Thursday, April 8, 2010

Shutter Island

I went to Shutter Island Tuesday night with high expectations, as the trailer was very captivating, leaving a taste of ‘more’. Was I satisfied? All things considered, yes. Would I give it a second look? No.

I felt that the original storyline was quite interesting, but a bit overdone at times. There were a few things that didn’t quite add up, and while I was expecting a twist at the end, I wasn’t expecting an almost complete overthrowing of everything that went before. (That’s all I can say without giving it away!). From that perspective, I thought that there was a huge build-up, much of it unnecessary, and this took from the overall film rather than enhance it. The actual outcome also was too contrived, too neatly packaged, to be entirely believable. But yet I was left with questions…which is, to the film’s credit, a positive thing.

These questions were aroused mainly from the flashbacks that visited Teddy, the male lead, whose duty was to examine the disappearance of Rachel Solando from the unit for the 'criminally insane'. Repeated images and episodes from his past complicate this duty, giving us, the spectators, clues that all is not 'kosher'. These images are for the most part artful and aesthetic, eg, a colourful scene embracing his beautiful wife, who crumbles to ash in his very hands.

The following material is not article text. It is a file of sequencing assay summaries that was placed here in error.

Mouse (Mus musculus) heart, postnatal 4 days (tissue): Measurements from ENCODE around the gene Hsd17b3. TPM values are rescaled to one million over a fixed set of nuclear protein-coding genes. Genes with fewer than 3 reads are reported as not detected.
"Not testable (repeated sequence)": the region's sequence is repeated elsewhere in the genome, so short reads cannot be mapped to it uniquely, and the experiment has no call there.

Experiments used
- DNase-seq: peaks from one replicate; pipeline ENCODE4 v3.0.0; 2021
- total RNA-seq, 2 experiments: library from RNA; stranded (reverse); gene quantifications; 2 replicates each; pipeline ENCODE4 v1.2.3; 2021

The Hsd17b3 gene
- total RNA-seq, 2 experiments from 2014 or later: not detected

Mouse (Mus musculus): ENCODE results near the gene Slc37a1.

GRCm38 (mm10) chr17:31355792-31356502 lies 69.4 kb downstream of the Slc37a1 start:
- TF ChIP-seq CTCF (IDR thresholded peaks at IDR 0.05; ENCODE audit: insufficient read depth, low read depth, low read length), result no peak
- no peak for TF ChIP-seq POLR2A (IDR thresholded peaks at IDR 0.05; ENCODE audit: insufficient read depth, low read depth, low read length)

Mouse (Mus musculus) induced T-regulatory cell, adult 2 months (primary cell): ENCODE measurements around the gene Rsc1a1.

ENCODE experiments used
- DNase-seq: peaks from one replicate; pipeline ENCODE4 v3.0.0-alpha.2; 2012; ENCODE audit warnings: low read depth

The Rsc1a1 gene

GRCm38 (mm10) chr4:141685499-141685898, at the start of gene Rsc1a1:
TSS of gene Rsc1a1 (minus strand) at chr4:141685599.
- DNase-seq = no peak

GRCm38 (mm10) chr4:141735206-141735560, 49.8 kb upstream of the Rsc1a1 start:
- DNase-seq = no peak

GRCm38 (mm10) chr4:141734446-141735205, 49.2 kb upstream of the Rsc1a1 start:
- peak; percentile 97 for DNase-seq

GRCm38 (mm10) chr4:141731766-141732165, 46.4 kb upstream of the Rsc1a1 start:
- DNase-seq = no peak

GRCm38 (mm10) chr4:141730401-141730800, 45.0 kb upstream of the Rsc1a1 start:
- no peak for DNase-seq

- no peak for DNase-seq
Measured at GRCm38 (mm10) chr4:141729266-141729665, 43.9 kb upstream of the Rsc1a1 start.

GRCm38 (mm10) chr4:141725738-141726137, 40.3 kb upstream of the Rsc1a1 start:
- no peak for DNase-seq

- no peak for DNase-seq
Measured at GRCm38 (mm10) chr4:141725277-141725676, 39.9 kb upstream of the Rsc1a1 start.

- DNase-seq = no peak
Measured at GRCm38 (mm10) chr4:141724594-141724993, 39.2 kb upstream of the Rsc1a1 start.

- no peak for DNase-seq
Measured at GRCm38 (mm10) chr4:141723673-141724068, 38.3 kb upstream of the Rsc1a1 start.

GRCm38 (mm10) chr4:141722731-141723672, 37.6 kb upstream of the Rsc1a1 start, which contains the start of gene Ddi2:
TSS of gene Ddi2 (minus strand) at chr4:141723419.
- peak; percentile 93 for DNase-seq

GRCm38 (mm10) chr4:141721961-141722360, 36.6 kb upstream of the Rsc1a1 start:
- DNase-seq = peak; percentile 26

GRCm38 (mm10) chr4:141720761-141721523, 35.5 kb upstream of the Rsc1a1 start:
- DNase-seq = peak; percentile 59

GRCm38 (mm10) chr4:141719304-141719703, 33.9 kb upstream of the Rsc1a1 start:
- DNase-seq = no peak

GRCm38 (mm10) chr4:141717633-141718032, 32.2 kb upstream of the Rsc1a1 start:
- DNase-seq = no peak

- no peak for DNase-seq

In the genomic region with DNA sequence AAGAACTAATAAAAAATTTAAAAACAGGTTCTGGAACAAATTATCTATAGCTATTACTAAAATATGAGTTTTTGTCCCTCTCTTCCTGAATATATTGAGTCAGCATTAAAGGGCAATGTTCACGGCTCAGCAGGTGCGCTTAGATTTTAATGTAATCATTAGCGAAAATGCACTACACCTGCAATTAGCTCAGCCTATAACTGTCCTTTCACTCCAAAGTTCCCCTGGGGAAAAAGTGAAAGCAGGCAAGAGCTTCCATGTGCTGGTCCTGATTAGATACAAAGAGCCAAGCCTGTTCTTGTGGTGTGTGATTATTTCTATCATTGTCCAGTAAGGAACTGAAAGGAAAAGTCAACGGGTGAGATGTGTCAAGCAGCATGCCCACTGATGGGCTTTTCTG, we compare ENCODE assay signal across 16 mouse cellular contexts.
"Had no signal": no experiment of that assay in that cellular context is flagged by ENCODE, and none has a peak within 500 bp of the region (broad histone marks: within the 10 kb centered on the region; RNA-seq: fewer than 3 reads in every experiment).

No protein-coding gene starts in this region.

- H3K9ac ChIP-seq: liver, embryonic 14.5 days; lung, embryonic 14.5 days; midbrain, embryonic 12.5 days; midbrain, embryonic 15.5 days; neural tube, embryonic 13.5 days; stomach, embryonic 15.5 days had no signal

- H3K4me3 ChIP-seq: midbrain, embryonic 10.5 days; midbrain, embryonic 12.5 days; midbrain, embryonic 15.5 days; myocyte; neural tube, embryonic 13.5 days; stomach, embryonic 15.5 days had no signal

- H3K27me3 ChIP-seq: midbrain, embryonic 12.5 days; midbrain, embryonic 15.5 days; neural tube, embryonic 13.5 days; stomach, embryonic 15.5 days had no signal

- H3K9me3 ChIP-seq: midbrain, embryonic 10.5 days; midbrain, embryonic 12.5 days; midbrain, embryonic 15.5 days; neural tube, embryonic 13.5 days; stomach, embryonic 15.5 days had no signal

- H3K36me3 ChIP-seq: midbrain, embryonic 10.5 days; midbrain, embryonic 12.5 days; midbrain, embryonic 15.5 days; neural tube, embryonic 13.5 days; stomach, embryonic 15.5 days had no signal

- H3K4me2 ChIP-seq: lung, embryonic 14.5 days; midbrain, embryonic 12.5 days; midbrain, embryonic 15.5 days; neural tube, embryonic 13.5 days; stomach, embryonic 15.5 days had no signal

A few examples of how certain aspects of the film were extraneous, was the intensive questioning of inmates (er, patients), at the beginning. These characters seem important, yet there is no more mention of them, or their relationship with Edward (Teddy) after this. Another character who’s built up, to the backdrop of spooky and atmospheric Mahler music, is the enigmatic (senior?) psychiatrist,Max, who I expected would have a pivotal role in the outcome, but who simply fizzles away, as the actuality of events is exposed. There is a link here between his German nationality and the war that plagues so many of Teddy's thoughts throughout the film, but again, this is unexplored.

The characters were well played, di Caprio proving to be capable of multiple roles, and seeming to go from strength to strength as he matures. It was a very different departure for director, Scorsese, but he handled it relatively well. I was also impressed with the soundtrack, and felt it added very much to the overall atmosphere of the film. If you enjoyed A Beautiful Mind and The Others, you will probably enjoy this, though it wasn’t, in my opinion, as strong as either of these films.

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